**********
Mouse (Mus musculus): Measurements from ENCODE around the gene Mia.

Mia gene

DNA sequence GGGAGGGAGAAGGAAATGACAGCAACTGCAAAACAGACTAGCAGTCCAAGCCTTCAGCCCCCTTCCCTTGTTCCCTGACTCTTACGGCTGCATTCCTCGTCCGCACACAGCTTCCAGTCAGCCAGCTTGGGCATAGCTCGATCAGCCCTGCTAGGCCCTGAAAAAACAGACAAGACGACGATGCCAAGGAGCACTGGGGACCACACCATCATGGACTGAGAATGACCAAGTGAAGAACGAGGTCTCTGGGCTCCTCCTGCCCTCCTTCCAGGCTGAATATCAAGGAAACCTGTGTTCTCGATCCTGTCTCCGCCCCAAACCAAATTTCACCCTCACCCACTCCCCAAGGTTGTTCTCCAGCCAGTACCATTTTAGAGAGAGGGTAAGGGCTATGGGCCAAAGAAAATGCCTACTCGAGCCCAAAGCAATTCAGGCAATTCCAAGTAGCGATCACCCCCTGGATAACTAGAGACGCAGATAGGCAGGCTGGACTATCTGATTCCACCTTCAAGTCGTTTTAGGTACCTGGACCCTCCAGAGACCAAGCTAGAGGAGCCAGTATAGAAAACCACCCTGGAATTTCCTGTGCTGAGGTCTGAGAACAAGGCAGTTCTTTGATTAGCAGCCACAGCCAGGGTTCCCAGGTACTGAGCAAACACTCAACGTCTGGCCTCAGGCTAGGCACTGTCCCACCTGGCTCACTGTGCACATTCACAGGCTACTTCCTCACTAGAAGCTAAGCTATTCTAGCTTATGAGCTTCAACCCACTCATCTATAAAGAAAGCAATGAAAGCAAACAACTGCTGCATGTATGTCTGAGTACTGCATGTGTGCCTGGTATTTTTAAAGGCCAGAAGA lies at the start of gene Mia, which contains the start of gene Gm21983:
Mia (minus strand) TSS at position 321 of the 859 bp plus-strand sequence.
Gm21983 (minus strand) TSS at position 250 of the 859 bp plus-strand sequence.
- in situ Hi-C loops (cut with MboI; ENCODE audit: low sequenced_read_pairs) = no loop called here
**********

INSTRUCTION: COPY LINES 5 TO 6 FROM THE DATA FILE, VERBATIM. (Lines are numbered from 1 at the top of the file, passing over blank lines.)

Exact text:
Gm21983 (minus strand) TSS at position 250 of the 859 bp plus-strand sequence.
- in situ Hi-C loops (cut with MboI; ENCODE audit: low sequenced_read_pairs) = no loop called here